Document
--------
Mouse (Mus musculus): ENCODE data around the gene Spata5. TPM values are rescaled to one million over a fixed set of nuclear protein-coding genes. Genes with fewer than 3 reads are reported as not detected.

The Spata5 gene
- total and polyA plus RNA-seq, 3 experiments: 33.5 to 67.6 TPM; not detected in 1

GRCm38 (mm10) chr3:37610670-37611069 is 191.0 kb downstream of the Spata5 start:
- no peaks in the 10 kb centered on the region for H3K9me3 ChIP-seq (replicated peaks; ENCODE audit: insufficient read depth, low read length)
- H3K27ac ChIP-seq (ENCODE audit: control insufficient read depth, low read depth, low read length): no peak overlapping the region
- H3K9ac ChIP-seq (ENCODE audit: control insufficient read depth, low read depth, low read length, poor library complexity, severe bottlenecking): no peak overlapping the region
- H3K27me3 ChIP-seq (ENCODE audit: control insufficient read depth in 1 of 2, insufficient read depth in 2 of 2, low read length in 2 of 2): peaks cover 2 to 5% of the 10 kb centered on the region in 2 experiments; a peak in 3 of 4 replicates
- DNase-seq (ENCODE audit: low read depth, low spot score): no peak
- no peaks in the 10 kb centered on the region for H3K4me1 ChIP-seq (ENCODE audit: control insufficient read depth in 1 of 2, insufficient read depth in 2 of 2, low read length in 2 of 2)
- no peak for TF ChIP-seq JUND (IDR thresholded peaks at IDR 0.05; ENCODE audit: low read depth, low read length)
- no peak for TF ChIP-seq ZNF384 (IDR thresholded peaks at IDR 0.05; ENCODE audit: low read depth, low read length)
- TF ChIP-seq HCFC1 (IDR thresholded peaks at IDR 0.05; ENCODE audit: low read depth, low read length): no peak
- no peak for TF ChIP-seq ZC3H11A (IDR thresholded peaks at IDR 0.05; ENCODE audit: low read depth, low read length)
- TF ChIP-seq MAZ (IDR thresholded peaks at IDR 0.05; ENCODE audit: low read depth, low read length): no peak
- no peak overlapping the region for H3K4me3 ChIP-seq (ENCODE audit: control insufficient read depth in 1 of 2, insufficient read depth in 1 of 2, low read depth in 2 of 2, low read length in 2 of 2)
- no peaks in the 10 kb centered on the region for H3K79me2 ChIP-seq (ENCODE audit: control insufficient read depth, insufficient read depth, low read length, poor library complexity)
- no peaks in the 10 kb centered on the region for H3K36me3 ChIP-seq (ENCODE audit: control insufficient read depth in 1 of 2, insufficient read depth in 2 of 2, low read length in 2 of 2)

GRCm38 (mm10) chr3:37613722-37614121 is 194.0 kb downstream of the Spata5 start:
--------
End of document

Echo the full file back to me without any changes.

Mouse (Mus musculus): ENCODE data around the gene Spata5. TPM values are rescaled to one million over a fixed set of nuclear protein-coding genes. Genes with fewer than 3 reads are reported as not detected.

The Spata5 gene
- total and polyA plus RNA-seq, 3 experiments: 33.5 to 67.6 TPM; not detected in 1

GRCm38 (mm10) chr3:37610670-37611069 is 191.0 kb downstream of the Spata5 start:
- no peaks in the 10 kb centered on the region for H3K9me3 ChIP-seq (replicated peaks; ENCODE audit: insufficient read depth, low read length)
- H3K27ac ChIP-seq (ENCODE audit: control insufficient read depth, low read depth, low read length): no peak overlapping the region
- H3K9ac ChIP-seq (ENCODE audit: control insufficient read depth, low read depth, low read length, poor library complexity, severe bottlenecking): no peak overlapping the region
- H3K27me3 ChIP-seq (ENCODE audit: control insufficient read depth in 1 of 2, insufficient read depth in 2 of 2, low read length in 2 of 2): peaks cover 2 to 5% of the 10 kb centered on the region in 2 experiments; a peak in 3 of 4 replicates
- DNase-seq (ENCODE audit: low read depth, low spot score): no peak
- no peaks in the 10 kb centered on the region for H3K4me1 ChIP-seq (ENCODE audit: control insufficient read depth in 1 of 2, insufficient read depth in 2 of 2, low read length in 2 of 2)
- no peak for TF ChIP-seq JUND (IDR thresholded peaks at IDR 0.05; ENCODE audit: low read depth, low read length)
- no peak for TF ChIP-seq ZNF384 (IDR thresholded peaks at IDR 0.05; ENCODE audit: low read depth, low read length)
- TF ChIP-seq HCFC1 (IDR thresholded peaks at IDR 0.05; ENCODE audit: low read depth, low read length): no peak
- no peak for TF ChIP-seq ZC3H11A (IDR thresholded peaks at IDR 0.05; ENCODE audit: low read depth, low read length)
- TF ChIP-seq MAZ (IDR thresholded peaks at IDR 0.05; ENCODE audit: low read depth, low read length): no peak
- no peak overlapping the region for H3K4me3 ChIP-seq (ENCODE audit: control insufficient read depth in 1 of 2, insufficient read depth in 1 of 2, low read depth in 2 of 2, low read length in 2 of 2)
- no peaks in the 10 kb centered on the region for H3K79me2 ChIP-seq (ENCODE audit: control insufficient read depth, insufficient read depth, low read length, poor library complexity)
- no peaks in the 10 kb centered on the region for H3K36me3 ChIP-seq (ENCODE audit: control insufficient read depth in 1 of 2, insufficient read depth in 2 of 2, low read length in 2 of 2)

GRCm38 (mm10) chr3:37613722-37614121 is 194.0 kb downstream of the Spata5 start: